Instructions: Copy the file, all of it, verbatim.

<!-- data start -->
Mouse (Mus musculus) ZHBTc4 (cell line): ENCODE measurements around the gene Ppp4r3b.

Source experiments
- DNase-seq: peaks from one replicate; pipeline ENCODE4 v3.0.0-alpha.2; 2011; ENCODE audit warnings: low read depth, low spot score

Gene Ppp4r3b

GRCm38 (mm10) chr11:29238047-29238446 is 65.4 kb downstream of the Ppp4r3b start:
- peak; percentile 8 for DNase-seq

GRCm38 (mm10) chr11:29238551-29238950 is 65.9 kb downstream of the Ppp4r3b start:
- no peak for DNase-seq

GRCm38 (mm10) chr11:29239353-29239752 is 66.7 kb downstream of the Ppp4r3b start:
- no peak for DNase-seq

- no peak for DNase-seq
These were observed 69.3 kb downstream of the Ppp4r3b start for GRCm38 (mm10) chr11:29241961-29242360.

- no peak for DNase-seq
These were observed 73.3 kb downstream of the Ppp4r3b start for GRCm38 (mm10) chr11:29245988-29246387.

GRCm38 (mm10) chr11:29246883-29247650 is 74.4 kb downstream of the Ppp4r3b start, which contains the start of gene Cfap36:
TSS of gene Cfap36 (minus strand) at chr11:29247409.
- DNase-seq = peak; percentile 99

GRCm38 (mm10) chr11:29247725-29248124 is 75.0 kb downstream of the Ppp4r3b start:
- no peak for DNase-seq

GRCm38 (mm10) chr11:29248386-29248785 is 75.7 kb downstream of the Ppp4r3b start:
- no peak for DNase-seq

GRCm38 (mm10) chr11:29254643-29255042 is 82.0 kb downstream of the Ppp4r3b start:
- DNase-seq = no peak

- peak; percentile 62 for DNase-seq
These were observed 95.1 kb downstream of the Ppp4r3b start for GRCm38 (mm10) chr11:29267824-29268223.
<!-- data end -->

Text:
Mouse (Mus musculus) ZHBTc4 (cell line): ENCODE measurements around the gene Ppp4r3b.

Source experiments
- DNase-seq: peaks from one replicate; pipeline ENCODE4 v3.0.0-alpha.2; 2011; ENCODE audit warnings: low read depth, low spot score

Gene Ppp4r3b

GRCm38 (mm10) chr11:29238047-29238446 is 65.4 kb downstream of the Ppp4r3b start:
- peak; percentile 8 for DNase-seq

GRCm38 (mm10) chr11:29238551-29238950 is 65.9 kb downstream of the Ppp4r3b start:
- no peak for DNase-seq

GRCm38 (mm10) chr11:29239353-29239752 is 66.7 kb downstream of the Ppp4r3b start:
- no peak for DNase-seq

- no peak for DNase-seq
These were observed 69.3 kb downstream of the Ppp4r3b start for GRCm38 (mm10) chr11:29241961-29242360.

- no peak for DNase-seq
These were observed 73.3 kb downstream of the Ppp4r3b start for GRCm38 (mm10) chr11:29245988-29246387.

GRCm38 (mm10) chr11:29246883-29247650 is 74.4 kb downstream of the Ppp4r3b start, which contains the start of gene Cfap36:
TSS of gene Cfap36 (minus strand) at chr11:29247409.
- DNase-seq = peak; percentile 99

GRCm38 (mm10) chr11:29247725-29248124 is 75.0 kb downstream of the Ppp4r3b start:
- no peak for DNase-seq

GRCm38 (mm10) chr11:29248386-29248785 is 75.7 kb downstream of the Ppp4r3b start:
- no peak for DNase-seq

GRCm38 (mm10) chr11:29254643-29255042 is 82.0 kb downstream of the Ppp4r3b start:
- DNase-seq = no peak

- peak; percentile 62 for DNase-seq
These were observed 95.1 kb downstream of the Ppp4r3b start for GRCm38 (mm10) chr11:29267824-29268223.